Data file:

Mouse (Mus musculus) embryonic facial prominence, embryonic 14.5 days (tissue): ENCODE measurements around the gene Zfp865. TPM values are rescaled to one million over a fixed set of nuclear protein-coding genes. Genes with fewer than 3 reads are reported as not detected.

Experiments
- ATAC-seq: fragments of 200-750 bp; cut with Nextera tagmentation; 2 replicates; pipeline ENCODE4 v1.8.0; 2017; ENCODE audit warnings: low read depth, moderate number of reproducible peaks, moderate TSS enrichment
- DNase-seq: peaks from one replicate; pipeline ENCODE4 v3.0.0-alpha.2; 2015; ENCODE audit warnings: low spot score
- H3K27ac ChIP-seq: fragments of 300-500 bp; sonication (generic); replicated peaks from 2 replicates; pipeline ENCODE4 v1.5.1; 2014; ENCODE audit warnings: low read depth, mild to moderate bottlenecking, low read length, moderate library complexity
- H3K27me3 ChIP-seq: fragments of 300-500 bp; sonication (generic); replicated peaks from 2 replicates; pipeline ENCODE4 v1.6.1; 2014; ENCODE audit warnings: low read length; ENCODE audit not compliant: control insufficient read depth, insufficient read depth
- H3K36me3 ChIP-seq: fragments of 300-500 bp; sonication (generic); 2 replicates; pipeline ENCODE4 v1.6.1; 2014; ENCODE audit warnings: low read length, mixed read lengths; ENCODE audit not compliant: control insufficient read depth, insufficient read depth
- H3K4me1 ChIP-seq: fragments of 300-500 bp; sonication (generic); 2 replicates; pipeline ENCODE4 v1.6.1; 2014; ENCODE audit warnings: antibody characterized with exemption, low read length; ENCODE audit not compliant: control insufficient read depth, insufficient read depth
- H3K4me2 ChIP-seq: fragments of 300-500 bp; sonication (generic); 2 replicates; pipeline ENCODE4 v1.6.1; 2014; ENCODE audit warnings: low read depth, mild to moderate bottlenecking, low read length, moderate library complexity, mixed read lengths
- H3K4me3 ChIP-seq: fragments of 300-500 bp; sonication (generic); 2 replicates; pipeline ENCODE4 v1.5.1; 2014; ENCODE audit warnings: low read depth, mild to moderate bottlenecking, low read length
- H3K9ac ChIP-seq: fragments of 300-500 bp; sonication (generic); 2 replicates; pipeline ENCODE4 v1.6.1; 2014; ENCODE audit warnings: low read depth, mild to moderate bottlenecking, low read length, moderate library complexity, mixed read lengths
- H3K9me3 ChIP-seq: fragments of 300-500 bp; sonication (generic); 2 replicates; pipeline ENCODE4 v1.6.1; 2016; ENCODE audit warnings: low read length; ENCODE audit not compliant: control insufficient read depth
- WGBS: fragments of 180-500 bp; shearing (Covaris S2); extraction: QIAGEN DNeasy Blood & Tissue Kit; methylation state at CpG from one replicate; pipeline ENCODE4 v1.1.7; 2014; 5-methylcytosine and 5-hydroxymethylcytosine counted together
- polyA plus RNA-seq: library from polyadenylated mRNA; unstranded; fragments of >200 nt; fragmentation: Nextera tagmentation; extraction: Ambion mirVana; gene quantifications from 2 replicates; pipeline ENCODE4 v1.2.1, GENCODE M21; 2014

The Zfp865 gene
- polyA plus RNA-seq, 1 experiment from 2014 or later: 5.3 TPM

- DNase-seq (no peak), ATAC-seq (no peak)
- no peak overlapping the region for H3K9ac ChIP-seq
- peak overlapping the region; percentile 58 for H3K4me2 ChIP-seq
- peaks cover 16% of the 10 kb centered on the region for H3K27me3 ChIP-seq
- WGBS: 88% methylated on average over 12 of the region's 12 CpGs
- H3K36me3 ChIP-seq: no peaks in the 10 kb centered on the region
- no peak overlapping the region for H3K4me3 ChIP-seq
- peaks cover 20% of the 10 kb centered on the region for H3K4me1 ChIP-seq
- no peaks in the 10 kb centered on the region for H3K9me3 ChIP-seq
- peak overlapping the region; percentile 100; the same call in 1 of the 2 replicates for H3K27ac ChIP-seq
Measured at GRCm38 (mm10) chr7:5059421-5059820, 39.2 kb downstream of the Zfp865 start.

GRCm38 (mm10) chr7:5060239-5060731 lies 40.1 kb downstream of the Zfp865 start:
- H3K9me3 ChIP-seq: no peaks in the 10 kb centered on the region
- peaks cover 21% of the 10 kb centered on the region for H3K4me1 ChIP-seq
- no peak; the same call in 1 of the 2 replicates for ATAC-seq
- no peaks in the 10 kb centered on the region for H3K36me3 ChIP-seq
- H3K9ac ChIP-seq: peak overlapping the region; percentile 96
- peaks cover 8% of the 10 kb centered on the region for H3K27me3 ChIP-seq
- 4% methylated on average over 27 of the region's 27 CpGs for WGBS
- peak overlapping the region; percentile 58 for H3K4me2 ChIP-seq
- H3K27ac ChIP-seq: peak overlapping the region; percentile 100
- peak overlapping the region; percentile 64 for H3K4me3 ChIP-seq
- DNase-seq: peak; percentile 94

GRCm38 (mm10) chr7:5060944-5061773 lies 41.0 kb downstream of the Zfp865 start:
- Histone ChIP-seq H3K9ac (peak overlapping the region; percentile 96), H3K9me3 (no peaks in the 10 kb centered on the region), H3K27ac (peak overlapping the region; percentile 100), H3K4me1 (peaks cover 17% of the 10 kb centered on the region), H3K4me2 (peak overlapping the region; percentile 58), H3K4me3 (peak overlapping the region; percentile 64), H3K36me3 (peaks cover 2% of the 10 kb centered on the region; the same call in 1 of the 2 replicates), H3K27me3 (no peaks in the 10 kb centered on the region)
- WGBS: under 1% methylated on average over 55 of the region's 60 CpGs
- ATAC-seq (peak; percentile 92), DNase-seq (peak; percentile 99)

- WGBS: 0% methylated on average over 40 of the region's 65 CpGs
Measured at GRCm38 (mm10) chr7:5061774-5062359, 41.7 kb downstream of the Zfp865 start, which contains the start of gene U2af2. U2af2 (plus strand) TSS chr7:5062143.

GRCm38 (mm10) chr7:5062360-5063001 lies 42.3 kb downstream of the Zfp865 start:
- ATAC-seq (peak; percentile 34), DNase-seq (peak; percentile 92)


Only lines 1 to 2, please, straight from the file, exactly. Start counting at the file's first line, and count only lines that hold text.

Mouse (Mus musculus) embryonic facial prominence, embryonic 14.5 days (tissue): ENCODE measurements around the gene Zfp865. TPM values are rescaled to one million over a fixed set of nuclear protein-coding genes. Genes with fewer than 3 reads are reported as not detected.

Experiments